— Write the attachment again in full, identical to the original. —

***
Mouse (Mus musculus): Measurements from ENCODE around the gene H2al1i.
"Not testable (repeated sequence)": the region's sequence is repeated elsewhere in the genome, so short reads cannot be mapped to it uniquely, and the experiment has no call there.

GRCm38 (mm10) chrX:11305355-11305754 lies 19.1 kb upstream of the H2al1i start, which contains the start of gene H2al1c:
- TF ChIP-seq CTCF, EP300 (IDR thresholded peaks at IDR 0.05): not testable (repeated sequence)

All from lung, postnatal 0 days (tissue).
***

Mouse (Mus musculus): Measurements from ENCODE around the gene H2al1i.
"Not testable (repeated sequence)": the region's sequence is repeated elsewhere in the genome, so short reads cannot be mapped to it uniquely, and the experiment has no call there.

GRCm38 (mm10) chrX:11305355-11305754 lies 19.1 kb upstream of the H2al1i start, which contains the start of gene H2al1c:
- TF ChIP-seq CTCF, EP300 (IDR thresholded peaks at IDR 0.05): not testable (repeated sequence)

All from lung, postnatal 0 days (tissue).